Update for the community on coronavirus
Northwestern continues to monitor the outbreak of the Coronavirus Disease 2019 (COVID-19) very closely, and the University is providing regular updates to the community. At this time, there is no increased risk to the community in Evanston or Chicago. However, we want to share the University’s latest guidance to students, faculty and staff.
In a Feb. 28 message to the Northwestern community, senior leaders provided an update, sharing additional information about Northwestern’s efforts to safeguard its campuses and the well-being of Northwestern students, faculty and staff as COVID-19 has spread to some 40 nations around the world.
The University is now restricting University travel to South Korea as well as to China. The University restricts undergraduate travel to countries deemed high-risk by the U.S. Department of State (levels 3 or 4). The State Department has classified South Korea as Level 3 now. The department is urging travelers to reconsider all travel to South Korea. The South Korean government has reported cases of the COVID-19 in the country and has upgraded its response level to “grave”, its highest response level. On February 24, the U.S. Centers for Disease Control and Prevention (CDC) issued a Level 3 Travel Warning Avoid Non-essential Travel for South Korea. Travelers should review and follow the Centers for Disease Control’s guidelines for the prevention of coronavirus regarding travel to South Korea.
Spring Break travel
At this time, most university-sponsored Spring Break travel to Asia, including Cambodia, Japan, Taiwan and Vietnam remains on schedule, but options are being explored in the case changes would be considered prudent. No spring break programs are scheduled for Italy or South Korea. The Office of Global Safety and Security continues to monitor all University-sponsored spring break destinations and are issuing weekly updates with trip leaders / organizers / sponsors in additional to having regular phone calls with units sponsoring multiple trips.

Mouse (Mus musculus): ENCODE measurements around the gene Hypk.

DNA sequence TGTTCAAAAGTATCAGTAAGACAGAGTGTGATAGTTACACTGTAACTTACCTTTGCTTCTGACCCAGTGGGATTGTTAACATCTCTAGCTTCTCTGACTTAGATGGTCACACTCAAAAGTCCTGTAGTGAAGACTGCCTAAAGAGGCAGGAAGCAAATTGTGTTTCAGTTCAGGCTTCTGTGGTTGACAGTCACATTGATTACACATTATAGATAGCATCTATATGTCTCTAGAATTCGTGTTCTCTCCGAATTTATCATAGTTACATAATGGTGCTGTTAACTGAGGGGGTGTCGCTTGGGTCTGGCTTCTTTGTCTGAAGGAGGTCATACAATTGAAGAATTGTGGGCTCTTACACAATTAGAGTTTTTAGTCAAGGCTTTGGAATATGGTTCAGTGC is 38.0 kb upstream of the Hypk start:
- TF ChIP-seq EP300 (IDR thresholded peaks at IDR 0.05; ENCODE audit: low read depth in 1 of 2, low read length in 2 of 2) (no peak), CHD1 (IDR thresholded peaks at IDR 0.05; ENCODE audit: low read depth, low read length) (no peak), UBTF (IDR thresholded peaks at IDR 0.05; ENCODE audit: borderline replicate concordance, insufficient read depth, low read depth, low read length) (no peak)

Update Feb. 10
Northwestern continues to monitor the outbreak of coronavirus very closely, and the University is providing regular updates to the community. At this time, there is no increased risk to the community in Evanston or Chicago. However, we want to share the University’s latest guidance to students, faculty and staff.
Northwestern has no higher priority than the safety, security and well-being of all members of our community, including those who are Chinese. All of us should be free from discrimination, and Northwestern intends to uphold our values at this time of concern. If any member of the community feels they have been treated unfairly because of their country of origin or where they have traveled, please reach out to the Office of Equity to discuss your concerns. Our mission is to make Northwestern a welcoming place for all, especially in times of concern. If you have an on-going relationship with individuals who are visiting and feel comfortable expressing concern or compassion regarding events in their home country, you should feel free to do so.
As of Feb. 2, returning travelers from China began experiencing flight disruptions or cancellations due to newly enacted enhanced screening processes. The U.S. Department of Homeland Security (DHS) is directing all flights from China and all passengers who have traveled to China within the previous 14 days to be routed through one of the 11 U.S. airports that has established enhanced screening measures and developed quarantine facilities. See DHS press release
Northwestern is relying on — and has confidence in — public health officials at airports and other ports of entry who screen travelers arriving from at-risk areas. Students, faculty or staff who clear that process are expected to return to campus as scheduled. Individuals advised to self-quarantine by a public health official following a re-entry screening should notify the appropriate University officials (academic advisors for students and supervisors for faculty and staff).